“Yee’s just superstitious,” Jeff mutters, getting comfortable. Despite all he said, some part of Jeff worries about anything that could shake the solid Yee. He starts in on his book, reading by the beam cast by the new lights streaming in through the windows. Less than a chapter in, fatigue from the hard work of getting the camp ready for the summer sends Jeff into a deep sleep.
A creaking door startles Jeff awake. In the pitch blackness of the cabin, he falls out of bed. Confused, heart thundering, the dinner bell peals loudly, echoing across the entire camp and out across the lake. Jeff sighs. “Must be the wind. I must’ve left a door open somewhere,” he says out loud. “But where are the lights?” Cursing Yee under his breath he gets to his feet. “Very funny, nice joke. Do you play this one on all the new guys?” Jeff asks.
Pissed that Yee snuck back to turn off the outside lights after his show of running to town, Jeff stalks to the door. He pulls it open expecting to find a laughing Yee on the other side. Instead, a wall of moths covers the door like a curtain. Though he slams the door while screaming at the fluttering cloud, several of the insects make it inside. They cling to him, crawling across his bare arms, on his hair, his face. He screams and yells, but nothing works to dislodge them.
There are too many moths.
He can hardly breathe.
Their wings suffocate him.
With a great deal of difficulty, he covers his mouth and nose and draws in a deep breath. Pulling his shirt up over his face, Jeff stumbles over to the switch that controls the outside lights and flips it off. He huddles against a wall in as small of a ball as he can curl trying to keep the moths away as much as possible. Gasping and coughing, the fluttering slowly stops and he can once again breathe. Through the windows that were pitch black when he first awoke, the soft glow of distant stars fills the screened glass with a welcoming nighttime light that doesn’t attract moths.
Jeff doesn’t move until the sun rises. Thick rays shine through the windows bouncing off the closed wings of at least a thousand moths. Next to him, the brass knob wiggles and Jeff lets out a shout as Yee comes through the door. Jumping up, he throws his arms around the caretaker.
Yee glances at the moths. “You must’ve opened the door. At least you turned off the lights before things got too bad.”
“What do you mean got too bad?” Jeff demands. “I nearly choked on those winged pricks. They wanted to kill me. I’m taking them all out as soon as I can find some moth spray.”
“No, you can’t do that. The moths are the only thing that keeps them away,” Yee exclaims.
“Keeps what away?” Jeff asks in a small voice.
“The Gufflups,” Yee whispers.
“The what?” Jeff asks.
Yee gestures with his head for Jeff to follow him. Jeff casts one look at the moths, shivering at the memory of their legs and wings covering his body, and sticks close to Yee. With ninja steps, they cross to the cafeteria where Yee slowly opens the door. “They’ll scatter as soon as the sun hits them,” he says. “Stay away from their mouths.”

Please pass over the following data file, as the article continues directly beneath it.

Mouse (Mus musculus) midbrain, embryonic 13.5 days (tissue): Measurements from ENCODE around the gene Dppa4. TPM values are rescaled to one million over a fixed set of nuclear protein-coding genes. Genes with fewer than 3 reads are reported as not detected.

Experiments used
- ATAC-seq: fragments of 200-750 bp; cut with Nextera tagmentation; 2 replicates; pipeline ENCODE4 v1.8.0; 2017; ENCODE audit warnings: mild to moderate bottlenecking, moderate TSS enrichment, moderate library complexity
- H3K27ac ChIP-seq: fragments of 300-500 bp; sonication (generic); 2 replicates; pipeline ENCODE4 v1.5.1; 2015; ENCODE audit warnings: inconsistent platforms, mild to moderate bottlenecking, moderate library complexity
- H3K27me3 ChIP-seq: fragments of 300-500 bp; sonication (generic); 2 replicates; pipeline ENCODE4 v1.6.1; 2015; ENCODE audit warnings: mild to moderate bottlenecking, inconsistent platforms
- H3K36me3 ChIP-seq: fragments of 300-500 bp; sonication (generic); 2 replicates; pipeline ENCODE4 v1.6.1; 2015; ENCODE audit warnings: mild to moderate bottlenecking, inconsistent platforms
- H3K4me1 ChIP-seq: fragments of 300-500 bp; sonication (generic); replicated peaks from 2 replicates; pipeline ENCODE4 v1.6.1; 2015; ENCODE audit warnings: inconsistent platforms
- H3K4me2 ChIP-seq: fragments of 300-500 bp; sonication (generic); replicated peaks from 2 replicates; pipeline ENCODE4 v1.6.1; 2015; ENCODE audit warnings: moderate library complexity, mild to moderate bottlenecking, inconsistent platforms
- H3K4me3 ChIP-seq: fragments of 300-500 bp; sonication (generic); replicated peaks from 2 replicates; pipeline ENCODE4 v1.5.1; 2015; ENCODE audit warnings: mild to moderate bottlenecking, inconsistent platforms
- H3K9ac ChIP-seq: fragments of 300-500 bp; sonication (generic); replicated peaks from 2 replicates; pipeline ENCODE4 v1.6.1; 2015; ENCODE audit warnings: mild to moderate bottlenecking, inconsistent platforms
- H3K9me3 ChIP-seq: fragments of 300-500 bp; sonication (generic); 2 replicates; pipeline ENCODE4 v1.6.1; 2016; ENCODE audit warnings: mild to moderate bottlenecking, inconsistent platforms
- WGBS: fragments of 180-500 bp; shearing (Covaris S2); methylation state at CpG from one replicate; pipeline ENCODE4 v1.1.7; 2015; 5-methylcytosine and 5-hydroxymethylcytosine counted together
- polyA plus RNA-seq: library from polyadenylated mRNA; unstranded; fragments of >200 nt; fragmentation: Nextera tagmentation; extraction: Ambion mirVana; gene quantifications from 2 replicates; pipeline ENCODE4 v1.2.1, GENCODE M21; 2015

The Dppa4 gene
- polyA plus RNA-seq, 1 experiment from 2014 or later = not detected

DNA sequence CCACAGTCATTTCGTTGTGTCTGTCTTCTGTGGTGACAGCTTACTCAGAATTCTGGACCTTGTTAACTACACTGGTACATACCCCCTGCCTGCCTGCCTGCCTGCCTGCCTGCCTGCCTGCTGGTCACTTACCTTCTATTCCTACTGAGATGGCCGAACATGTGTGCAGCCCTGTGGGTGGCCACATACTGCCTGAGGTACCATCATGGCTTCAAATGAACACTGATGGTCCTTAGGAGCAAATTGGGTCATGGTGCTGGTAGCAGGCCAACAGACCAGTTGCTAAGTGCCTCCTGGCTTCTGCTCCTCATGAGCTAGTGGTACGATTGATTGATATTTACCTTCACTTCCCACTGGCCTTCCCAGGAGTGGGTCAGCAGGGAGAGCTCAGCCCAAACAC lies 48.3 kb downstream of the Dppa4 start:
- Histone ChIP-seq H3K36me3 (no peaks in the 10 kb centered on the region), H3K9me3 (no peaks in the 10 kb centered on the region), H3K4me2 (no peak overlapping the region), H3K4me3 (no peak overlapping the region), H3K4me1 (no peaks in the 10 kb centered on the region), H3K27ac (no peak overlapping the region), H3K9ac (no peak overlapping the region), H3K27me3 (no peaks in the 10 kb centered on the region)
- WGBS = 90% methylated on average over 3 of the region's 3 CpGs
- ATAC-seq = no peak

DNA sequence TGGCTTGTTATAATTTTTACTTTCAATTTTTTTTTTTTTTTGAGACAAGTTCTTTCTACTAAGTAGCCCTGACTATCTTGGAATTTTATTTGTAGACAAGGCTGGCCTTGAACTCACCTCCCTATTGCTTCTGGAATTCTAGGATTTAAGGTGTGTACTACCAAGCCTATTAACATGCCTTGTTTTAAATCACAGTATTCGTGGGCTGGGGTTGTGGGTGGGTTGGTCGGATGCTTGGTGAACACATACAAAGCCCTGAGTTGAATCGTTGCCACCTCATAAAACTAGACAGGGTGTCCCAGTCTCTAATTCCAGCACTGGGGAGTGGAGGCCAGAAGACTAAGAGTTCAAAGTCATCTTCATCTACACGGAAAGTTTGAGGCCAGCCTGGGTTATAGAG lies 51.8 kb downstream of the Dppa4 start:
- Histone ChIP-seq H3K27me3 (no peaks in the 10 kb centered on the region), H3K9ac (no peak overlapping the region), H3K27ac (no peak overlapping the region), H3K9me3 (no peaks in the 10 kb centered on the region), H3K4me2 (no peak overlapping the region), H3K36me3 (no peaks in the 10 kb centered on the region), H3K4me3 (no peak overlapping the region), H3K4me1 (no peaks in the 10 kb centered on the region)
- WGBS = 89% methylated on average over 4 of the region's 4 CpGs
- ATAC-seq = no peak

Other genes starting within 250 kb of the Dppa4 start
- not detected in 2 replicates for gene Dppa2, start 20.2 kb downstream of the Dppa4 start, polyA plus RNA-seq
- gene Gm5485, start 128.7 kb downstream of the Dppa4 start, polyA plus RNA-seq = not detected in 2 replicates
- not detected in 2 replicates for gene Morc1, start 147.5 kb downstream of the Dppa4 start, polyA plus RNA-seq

Jeff swallows hard unsure he wants to see what’s inside the door. Nothing can prepare him for the piles of what look like pompoms in greens and grays mounded inside the dining hall. One of the larger green ones sits on the head table where Yee and Jeff ate lunch yesterday. The sun hits its form and the thing comes to life. Hard black eyes shine out of a head as the thing unhinges and reveals rows of razor like teeth that remind Jeff of a crocodile’s snapping jaws.
“Their poisonous,” Yee says.
“Of course they are,” Jeff mutters. One of the things turns toward their voices and Jeff screams. A tidal wave of pompoms surges toward them.
“Into the lake,” Yee says. “Fast.”
Jeff runs flat out, right on the tail of the caretaker. Side by side, they plunge into the icy water. Yee lets out a complicated whistle that would rival any bird. The moths that clung to the cabin ceiling with Jeff all night move out in a cloud chasing the rolling gufflups back into the dark forest. When the sun reaches the middle of the sky, Yee hauls Jeff back to shore. Lips blue, they face each other.
“There you go lad,” Yee says, his accent thicker than Jeff has ever heard it before. “Now you know the real secret.”
“Those rolling things are awful,” Jeff agrees.
“Oh aye,” Yee agrees. “They’re why we keep the lights off.”
“The Gufflups?” Jeff asks through chattering teeth.
Yee rolls his eyes. “No, the light. It draws the moths away, calling them off of guard duty. That leaves the Gufflups room to gather in their rolling packs. Room to kill.”
Jeff swallows hard and nods. “I’d rather see the stars than ever see another moth around here again.”
“Aye,” Yee says with a nod.
After they dry off and change, Jeff drags the ladder from the dining hall outside and climbs up. He moves it around and doesn’t stop until every single light bulb on the exterior is safely smashed in the dumpster. Now nothing can disrupt the nighttime patrol and reveal the real secret of the moths.
About the Author
Rebecca Waddell writes Chapter Books, Middle Grade, and Young Adult novels set in the real world or places born in her brain. When not petting wolfacorns, eating chocolate with her husband and tweens, she blogs poetry. She is proudly represented by the completely awesome Jessica Schmeidler of Golden Wheat Literary.
Author Site: http://rebeccaw23.
Poetry Blog: www.reflectionoffaith.